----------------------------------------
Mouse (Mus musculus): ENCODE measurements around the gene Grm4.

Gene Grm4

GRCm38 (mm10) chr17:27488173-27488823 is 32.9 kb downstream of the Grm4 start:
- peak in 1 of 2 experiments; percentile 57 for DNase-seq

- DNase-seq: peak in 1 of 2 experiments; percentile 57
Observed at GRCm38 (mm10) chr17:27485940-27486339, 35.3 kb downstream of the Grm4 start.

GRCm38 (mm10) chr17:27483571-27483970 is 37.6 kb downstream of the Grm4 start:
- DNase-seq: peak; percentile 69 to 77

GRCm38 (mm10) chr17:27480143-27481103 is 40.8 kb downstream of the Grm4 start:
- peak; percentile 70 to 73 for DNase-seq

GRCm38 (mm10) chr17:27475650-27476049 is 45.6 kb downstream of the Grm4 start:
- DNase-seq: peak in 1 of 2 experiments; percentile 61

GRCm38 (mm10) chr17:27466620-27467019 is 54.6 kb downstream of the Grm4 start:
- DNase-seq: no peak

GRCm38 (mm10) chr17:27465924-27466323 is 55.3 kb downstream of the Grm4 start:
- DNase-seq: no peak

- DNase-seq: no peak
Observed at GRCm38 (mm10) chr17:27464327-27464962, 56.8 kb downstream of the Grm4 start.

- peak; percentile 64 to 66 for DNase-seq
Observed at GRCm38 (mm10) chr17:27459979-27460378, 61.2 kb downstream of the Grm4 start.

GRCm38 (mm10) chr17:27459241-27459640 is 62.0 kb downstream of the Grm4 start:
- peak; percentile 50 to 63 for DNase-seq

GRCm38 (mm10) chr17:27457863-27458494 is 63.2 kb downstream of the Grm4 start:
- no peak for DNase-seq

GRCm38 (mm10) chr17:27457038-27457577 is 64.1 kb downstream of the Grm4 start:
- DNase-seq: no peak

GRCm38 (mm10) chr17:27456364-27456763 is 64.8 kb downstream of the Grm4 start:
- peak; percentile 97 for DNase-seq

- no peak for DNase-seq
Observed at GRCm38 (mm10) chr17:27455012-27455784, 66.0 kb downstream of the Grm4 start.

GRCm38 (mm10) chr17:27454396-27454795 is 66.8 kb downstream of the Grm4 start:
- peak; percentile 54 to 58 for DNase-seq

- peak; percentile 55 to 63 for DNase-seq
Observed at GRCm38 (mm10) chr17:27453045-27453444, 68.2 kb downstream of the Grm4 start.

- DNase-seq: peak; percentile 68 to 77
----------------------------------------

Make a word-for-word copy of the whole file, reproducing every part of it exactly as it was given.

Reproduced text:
Mouse (Mus musculus): ENCODE measurements around the gene Grm4.

Gene Grm4

GRCm38 (mm10) chr17:27488173-27488823 is 32.9 kb downstream of the Grm4 start:
- peak in 1 of 2 experiments; percentile 57 for DNase-seq

- DNase-seq: peak in 1 of 2 experiments; percentile 57
Observed at GRCm38 (mm10) chr17:27485940-27486339, 35.3 kb downstream of the Grm4 start.

GRCm38 (mm10) chr17:27483571-27483970 is 37.6 kb downstream of the Grm4 start:
- DNase-seq: peak; percentile 69 to 77

GRCm38 (mm10) chr17:27480143-27481103 is 40.8 kb downstream of the Grm4 start:
- peak; percentile 70 to 73 for DNase-seq

GRCm38 (mm10) chr17:27475650-27476049 is 45.6 kb downstream of the Grm4 start:
- DNase-seq: peak in 1 of 2 experiments; percentile 61

GRCm38 (mm10) chr17:27466620-27467019 is 54.6 kb downstream of the Grm4 start:
- DNase-seq: no peak

GRCm38 (mm10) chr17:27465924-27466323 is 55.3 kb downstream of the Grm4 start:
- DNase-seq: no peak

- DNase-seq: no peak
Observed at GRCm38 (mm10) chr17:27464327-27464962, 56.8 kb downstream of the Grm4 start.

- peak; percentile 64 to 66 for DNase-seq
Observed at GRCm38 (mm10) chr17:27459979-27460378, 61.2 kb downstream of the Grm4 start.

GRCm38 (mm10) chr17:27459241-27459640 is 62.0 kb downstream of the Grm4 start:
- peak; percentile 50 to 63 for DNase-seq

GRCm38 (mm10) chr17:27457863-27458494 is 63.2 kb downstream of the Grm4 start:
- no peak for DNase-seq

GRCm38 (mm10) chr17:27457038-27457577 is 64.1 kb downstream of the Grm4 start:
- DNase-seq: no peak

GRCm38 (mm10) chr17:27456364-27456763 is 64.8 kb downstream of the Grm4 start:
- peak; percentile 97 for DNase-seq

- no peak for DNase-seq
Observed at GRCm38 (mm10) chr17:27455012-27455784, 66.0 kb downstream of the Grm4 start.

GRCm38 (mm10) chr17:27454396-27454795 is 66.8 kb downstream of the Grm4 start:
- peak; percentile 54 to 58 for DNase-seq

- peak; percentile 55 to 63 for DNase-seq
Observed at GRCm38 (mm10) chr17:27453045-27453444, 68.2 kb downstream of the Grm4 start.

- DNase-seq: peak; percentile 68 to 77